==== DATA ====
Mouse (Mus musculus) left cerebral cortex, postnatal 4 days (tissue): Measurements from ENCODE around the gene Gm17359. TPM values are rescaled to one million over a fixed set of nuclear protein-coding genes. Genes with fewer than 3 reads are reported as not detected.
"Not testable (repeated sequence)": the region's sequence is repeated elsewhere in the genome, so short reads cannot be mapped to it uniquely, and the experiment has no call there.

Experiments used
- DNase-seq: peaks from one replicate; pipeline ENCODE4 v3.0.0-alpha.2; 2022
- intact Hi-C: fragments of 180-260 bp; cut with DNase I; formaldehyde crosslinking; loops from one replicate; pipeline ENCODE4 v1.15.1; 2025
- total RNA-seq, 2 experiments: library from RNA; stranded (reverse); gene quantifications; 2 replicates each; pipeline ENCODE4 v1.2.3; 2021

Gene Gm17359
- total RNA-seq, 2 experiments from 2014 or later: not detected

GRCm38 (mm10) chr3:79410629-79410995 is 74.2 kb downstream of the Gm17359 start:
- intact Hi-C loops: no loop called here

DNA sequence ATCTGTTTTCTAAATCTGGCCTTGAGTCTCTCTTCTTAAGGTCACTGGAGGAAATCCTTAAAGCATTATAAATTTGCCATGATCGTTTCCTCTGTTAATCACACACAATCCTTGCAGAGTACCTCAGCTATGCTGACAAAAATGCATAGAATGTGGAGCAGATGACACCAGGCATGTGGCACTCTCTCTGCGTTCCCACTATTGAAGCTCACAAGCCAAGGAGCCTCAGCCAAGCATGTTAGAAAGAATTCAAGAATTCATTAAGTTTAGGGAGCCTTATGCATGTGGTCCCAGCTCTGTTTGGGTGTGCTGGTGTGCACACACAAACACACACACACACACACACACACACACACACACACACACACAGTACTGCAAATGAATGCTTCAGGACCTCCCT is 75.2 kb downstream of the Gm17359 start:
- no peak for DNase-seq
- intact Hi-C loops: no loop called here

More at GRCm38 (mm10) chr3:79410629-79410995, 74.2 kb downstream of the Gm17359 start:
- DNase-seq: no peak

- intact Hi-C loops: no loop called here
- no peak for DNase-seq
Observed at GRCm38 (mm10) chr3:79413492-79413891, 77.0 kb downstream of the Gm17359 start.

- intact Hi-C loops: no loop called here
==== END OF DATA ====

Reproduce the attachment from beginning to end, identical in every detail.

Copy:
Mouse (Mus musculus) left cerebral cortex, postnatal 4 days (tissue): Measurements from ENCODE around the gene Gm17359. TPM values are rescaled to one million over a fixed set of nuclear protein-coding genes. Genes with fewer than 3 reads are reported as not detected.
"Not testable (repeated sequence)": the region's sequence is repeated elsewhere in the genome, so short reads cannot be mapped to it uniquely, and the experiment has no call there.

Experiments used
- DNase-seq: peaks from one replicate; pipeline ENCODE4 v3.0.0-alpha.2; 2022
- intact Hi-C: fragments of 180-260 bp; cut with DNase I; formaldehyde crosslinking; loops from one replicate; pipeline ENCODE4 v1.15.1; 2025
- total RNA-seq, 2 experiments: library from RNA; stranded (reverse); gene quantifications; 2 replicates each; pipeline ENCODE4 v1.2.3; 2021

Gene Gm17359
- total RNA-seq, 2 experiments from 2014 or later: not detected

GRCm38 (mm10) chr3:79410629-79410995 is 74.2 kb downstream of the Gm17359 start:
- intact Hi-C loops: no loop called here

DNA sequence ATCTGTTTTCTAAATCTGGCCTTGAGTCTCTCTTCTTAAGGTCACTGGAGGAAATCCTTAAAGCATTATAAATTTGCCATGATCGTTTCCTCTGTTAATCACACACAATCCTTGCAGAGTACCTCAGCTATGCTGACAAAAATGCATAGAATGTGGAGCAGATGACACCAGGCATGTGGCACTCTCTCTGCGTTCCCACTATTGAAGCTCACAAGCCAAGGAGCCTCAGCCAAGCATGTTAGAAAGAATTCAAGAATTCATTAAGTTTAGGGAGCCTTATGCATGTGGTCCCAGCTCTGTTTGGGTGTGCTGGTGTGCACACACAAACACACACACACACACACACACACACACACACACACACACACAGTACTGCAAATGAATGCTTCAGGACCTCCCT is 75.2 kb downstream of the Gm17359 start:
- no peak for DNase-seq
- intact Hi-C loops: no loop called here

More at GRCm38 (mm10) chr3:79410629-79410995, 74.2 kb downstream of the Gm17359 start:
- DNase-seq: no peak

- intact Hi-C loops: no loop called here
- no peak for DNase-seq
Observed at GRCm38 (mm10) chr3:79413492-79413891, 77.0 kb downstream of the Gm17359 start.

- intact Hi-C loops: no loop called here